Women In The Third World: Problems And Prospects Essay, Research Paper
Women in the Third World: Problems and Prospects
One of the major problems women in the Third World face is the low status put on their lives and hence their families, communities and societies are all greatly affected. Another problem women in the Third World face is insufficient participation in growth and development. Women s access to economic resources, income and employment has worsened, their burdens of work have increased, and their health, nutritional, and educational status has declined. Limited success is due to the difficulties of overcoming traditional cultural attitudes and prejudices regarding women s participation in economic and social life. There is an inter-linked crisis of growing impoverishment, food insecurity, environmental degradation, and growing demographic pressure that have worsened their problems (Sen, 1987).
Status of Women
The power of women is limited in the Third World. They are thought of as second class citizens and mostly men inflict this viewpoint on them. In India boys are thought of as an asset to the family. There is a saying that through a son a man conquers the world (Eirlich). In India it is thought of as too expensive to educate girls. Parents must decide whether to educate their girls or give the girls’ dowry to husbands. A woman must marry a man her parents find for her. If these women don t give birth to boys then the in-laws say they are useless. Many women have to look after their children alone. Parents resort to desperate measures to get a son. They don t just rely on spirituality, but use technology like amniocentesis and ultrasound. Many parents when they are told they are having a girl will get an abortion, but they will never request an abortion when they are having a boy (Eirlich).
In India young girls end up working while boys play. When they are hungry, suffering or lonely they should not complain or they will disgrace the family. Girls end up being undernourished. One quarter of them die by the age of fifteen. When children get sick, boys are usually brought in immediately and girls are not brought in till they are very sick. Everyone tells girls that they have second class status as citizens. Without education or job skills they don t have the power to make their own choices. It is a form of modern bondage (Eirlich).
For women systems of male domination deny or limit their access to economic resources and political participation. The specifics of subordination vary considerably across regions, historical time periods and
Classes. Gender-based subordination is deep in the consciousness of men and women alike because it is thought to be a part of the natural biological differences between them. It is reinforced through religious beliefs, cultural practices, and educational systems (Sen, 1987).
Religion plays a large part in the subordination of women. Centuries of custom and religion are woven into many people in the world. Religion has the power to control the population. In one religion in Ethiopia it is the will of the god Ala to have as many children as possible and because of this many women there are forced by their husbands to have many children. The children are used to help the family when they are older (Eirlich).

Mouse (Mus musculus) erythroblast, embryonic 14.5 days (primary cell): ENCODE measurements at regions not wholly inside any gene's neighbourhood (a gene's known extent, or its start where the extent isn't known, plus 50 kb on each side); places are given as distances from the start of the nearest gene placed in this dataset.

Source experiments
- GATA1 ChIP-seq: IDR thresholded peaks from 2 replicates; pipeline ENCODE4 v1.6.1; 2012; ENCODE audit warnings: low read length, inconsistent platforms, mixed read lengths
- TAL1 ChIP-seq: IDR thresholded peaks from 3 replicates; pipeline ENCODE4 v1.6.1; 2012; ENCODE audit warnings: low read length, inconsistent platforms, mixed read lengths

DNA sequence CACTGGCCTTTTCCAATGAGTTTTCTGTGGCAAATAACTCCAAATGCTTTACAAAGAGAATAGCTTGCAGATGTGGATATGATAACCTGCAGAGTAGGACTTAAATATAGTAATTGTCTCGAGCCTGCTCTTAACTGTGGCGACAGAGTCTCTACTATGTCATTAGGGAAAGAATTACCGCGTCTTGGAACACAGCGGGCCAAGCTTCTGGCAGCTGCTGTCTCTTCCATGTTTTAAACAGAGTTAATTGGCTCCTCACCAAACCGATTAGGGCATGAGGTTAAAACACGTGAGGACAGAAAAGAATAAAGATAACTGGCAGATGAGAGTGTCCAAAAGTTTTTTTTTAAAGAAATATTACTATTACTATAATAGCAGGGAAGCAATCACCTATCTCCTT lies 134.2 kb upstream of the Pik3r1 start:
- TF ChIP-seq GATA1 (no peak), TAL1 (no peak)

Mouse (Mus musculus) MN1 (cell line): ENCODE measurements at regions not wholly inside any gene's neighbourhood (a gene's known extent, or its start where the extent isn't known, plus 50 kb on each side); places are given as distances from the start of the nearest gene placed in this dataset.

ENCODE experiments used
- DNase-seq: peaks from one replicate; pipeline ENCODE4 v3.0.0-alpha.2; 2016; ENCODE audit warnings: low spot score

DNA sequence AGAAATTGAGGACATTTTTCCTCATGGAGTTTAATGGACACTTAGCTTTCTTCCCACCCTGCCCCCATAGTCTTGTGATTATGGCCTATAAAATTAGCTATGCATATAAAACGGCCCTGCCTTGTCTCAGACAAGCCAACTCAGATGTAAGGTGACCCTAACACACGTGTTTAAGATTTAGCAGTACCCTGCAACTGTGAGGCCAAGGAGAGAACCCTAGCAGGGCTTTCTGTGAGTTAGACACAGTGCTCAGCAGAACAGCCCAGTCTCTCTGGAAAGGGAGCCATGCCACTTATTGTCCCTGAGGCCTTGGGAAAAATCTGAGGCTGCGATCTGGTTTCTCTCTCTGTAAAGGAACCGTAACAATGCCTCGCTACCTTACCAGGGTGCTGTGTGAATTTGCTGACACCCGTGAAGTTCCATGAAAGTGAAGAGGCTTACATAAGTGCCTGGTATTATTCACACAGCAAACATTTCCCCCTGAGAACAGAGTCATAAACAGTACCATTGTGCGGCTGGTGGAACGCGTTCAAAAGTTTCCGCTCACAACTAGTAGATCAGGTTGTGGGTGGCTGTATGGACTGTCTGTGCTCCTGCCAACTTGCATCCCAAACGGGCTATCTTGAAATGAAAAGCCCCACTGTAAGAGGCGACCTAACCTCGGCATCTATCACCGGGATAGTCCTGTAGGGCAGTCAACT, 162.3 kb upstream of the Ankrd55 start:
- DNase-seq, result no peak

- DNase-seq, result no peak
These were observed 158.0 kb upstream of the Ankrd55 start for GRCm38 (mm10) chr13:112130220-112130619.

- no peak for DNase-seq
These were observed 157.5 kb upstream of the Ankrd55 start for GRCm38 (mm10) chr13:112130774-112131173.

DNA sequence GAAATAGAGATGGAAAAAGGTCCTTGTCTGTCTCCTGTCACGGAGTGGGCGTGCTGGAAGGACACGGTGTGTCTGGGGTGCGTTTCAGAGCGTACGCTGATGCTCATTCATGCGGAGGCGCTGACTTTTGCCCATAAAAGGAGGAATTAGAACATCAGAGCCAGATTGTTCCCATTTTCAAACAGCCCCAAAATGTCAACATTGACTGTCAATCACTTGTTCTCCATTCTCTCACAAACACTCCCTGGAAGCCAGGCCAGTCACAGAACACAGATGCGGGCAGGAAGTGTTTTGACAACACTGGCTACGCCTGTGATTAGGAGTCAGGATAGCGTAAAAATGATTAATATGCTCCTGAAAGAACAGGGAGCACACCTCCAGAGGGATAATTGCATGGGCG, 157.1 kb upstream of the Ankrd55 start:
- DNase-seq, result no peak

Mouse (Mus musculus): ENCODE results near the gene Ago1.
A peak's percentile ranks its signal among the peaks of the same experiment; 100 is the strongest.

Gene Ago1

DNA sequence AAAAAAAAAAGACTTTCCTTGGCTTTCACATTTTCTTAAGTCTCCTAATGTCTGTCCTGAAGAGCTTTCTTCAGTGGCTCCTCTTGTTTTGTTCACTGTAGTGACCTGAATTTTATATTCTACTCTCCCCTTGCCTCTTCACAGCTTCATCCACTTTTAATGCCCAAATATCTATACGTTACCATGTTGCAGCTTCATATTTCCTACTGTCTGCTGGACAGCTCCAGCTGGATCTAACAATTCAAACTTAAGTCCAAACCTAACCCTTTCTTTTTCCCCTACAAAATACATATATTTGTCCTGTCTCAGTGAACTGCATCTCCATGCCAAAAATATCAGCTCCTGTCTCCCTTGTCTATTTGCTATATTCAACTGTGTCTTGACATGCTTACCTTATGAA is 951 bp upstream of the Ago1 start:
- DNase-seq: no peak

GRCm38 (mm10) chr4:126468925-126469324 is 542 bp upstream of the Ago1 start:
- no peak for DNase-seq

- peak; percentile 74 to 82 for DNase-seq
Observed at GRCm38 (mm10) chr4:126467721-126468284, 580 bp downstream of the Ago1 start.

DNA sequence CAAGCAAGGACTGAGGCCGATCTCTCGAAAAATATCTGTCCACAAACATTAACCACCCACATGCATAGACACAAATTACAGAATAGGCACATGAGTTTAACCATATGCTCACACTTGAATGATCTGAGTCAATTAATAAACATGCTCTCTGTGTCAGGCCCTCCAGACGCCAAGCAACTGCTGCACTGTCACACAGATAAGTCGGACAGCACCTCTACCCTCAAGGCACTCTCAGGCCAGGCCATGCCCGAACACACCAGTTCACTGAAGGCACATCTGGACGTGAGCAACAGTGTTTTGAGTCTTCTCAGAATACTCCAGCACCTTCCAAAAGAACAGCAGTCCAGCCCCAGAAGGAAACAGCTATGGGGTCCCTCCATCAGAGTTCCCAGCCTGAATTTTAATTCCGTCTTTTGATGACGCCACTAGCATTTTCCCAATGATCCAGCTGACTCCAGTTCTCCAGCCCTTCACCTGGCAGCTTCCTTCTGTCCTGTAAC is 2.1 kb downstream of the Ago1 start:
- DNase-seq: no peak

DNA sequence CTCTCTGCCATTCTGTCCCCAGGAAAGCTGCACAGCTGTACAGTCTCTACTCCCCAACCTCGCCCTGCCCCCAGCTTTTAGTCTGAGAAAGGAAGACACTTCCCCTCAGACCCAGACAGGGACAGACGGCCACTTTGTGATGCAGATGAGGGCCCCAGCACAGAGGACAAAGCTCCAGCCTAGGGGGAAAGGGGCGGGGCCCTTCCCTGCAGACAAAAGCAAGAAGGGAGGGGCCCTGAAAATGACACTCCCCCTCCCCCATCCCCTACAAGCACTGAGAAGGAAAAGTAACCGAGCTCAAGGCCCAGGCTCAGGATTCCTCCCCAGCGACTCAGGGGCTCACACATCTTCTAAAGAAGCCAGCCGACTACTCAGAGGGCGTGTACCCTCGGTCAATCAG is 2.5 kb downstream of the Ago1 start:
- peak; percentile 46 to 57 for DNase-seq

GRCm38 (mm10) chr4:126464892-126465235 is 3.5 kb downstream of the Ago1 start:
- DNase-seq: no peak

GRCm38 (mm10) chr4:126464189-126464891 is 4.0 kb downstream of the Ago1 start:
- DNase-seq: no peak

In Nepal, where the Hindu religion is dominant, women do not have access to artificial contraception and the Hindu religion thinks it is a sin to use it. According to the church it is a sin to use artificial contraception. One in five children die by the age of five and husbands want another child right away. Born in an environment of poverty the women are anemic and the children become infected and are of small size (Eirlich).
In Manila 25,000 people survive in garbage. Eighty percent of the Filipinos are Roman Catholic. Less than a decade ago Ferdinande Marcos was in government and supported family planning education and free contraception. The Roman Catholics helped a new government take over. The result was that over a few years women using contraception dropped twenty percent. The Catholic Church and state used its muscle to paralyze a once successful birth control program (Eirlich).
Many women use the rhythm method of birth control because they are a part of a religion that condones artificial contraceptives. Bolivia is the poorest nation in South America with the highest birth rate. The poor in Bolivia are the ones having the most babies. Here government sponsored planning is not a priority. Women, being a part of the Catholic Church, use the rhythm method, which is useless, because their husbands usually come home drunk and women find it hard practicing the rhythm method under these conditions. The women in Bolivia have no choices; they are isolated and have no access to contraceptives (Eirlich).
Problems of Fertility
In the world today 350 children die silently per day. People accept that children die who develop immunizable diseases. With so many deaths women stay pregnant most of their lives to ensure that some of their children live (Eirlich). Literature has held that rural poverty; the economic roles of children concern for old-age security and patterns of property inheritance have led to high fertility rates (Sen 1987). Sterilization scams have been erected in the past where government promised land and loans to people who participated. These scams proved to be disastrous and governments learned their lesson. Social pressure is better than physical coercion. The poorest women in the Third World are having more children and many of these women can not look after all their children. These women end up resorting to desperate measures of infanticide and abortion, some of which are illegal abortions (Eirlich).